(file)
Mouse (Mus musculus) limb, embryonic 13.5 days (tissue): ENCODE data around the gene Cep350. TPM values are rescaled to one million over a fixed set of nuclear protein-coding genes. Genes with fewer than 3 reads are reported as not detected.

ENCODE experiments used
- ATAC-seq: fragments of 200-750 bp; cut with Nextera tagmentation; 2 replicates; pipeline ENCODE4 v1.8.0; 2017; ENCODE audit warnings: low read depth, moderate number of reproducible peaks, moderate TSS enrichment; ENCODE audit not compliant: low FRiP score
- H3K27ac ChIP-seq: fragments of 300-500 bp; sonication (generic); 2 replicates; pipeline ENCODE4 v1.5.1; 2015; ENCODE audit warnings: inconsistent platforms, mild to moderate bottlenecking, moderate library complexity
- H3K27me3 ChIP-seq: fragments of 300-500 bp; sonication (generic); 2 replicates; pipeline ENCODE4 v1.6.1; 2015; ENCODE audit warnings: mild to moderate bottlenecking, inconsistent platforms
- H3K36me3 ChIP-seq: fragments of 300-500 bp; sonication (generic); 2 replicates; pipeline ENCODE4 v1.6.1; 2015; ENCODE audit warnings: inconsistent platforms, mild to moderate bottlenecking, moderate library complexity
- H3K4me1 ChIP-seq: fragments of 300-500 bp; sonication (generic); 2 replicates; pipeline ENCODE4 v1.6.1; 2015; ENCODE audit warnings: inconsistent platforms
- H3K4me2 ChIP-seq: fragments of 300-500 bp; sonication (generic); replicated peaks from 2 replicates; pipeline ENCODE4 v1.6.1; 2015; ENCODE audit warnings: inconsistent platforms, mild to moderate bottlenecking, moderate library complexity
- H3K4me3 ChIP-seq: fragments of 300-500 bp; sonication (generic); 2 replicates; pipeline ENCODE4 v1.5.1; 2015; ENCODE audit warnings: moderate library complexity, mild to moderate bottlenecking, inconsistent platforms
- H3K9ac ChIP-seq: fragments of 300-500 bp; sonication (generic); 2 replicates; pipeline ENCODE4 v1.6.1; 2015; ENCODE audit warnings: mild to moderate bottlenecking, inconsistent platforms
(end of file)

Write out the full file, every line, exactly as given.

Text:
Mouse (Mus musculus) limb, embryonic 13.5 days (tissue): ENCODE data around the gene Cep350. TPM values are rescaled to one million over a fixed set of nuclear protein-coding genes. Genes with fewer than 3 reads are reported as not detected.

ENCODE experiments used
- ATAC-seq: fragments of 200-750 bp; cut with Nextera tagmentation; 2 replicates; pipeline ENCODE4 v1.8.0; 2017; ENCODE audit warnings: low read depth, moderate number of reproducible peaks, moderate TSS enrichment; ENCODE audit not compliant: low FRiP score
- H3K27ac ChIP-seq: fragments of 300-500 bp; sonication (generic); 2 replicates; pipeline ENCODE4 v1.5.1; 2015; ENCODE audit warnings: inconsistent platforms, mild to moderate bottlenecking, moderate library complexity
- H3K27me3 ChIP-seq: fragments of 300-500 bp; sonication (generic); 2 replicates; pipeline ENCODE4 v1.6.1; 2015; ENCODE audit warnings: mild to moderate bottlenecking, inconsistent platforms
- H3K36me3 ChIP-seq: fragments of 300-500 bp; sonication (generic); 2 replicates; pipeline ENCODE4 v1.6.1; 2015; ENCODE audit warnings: inconsistent platforms, mild to moderate bottlenecking, moderate library complexity
- H3K4me1 ChIP-seq: fragments of 300-500 bp; sonication (generic); 2 replicates; pipeline ENCODE4 v1.6.1; 2015; ENCODE audit warnings: inconsistent platforms
- H3K4me2 ChIP-seq: fragments of 300-500 bp; sonication (generic); replicated peaks from 2 replicates; pipeline ENCODE4 v1.6.1; 2015; ENCODE audit warnings: inconsistent platforms, mild to moderate bottlenecking, moderate library complexity
- H3K4me3 ChIP-seq: fragments of 300-500 bp; sonication (generic); 2 replicates; pipeline ENCODE4 v1.5.1; 2015; ENCODE audit warnings: moderate library complexity, mild to moderate bottlenecking, inconsistent platforms
- H3K9ac ChIP-seq: fragments of 300-500 bp; sonication (generic); 2 replicates; pipeline ENCODE4 v1.6.1; 2015; ENCODE audit warnings: mild to moderate bottlenecking, inconsistent platforms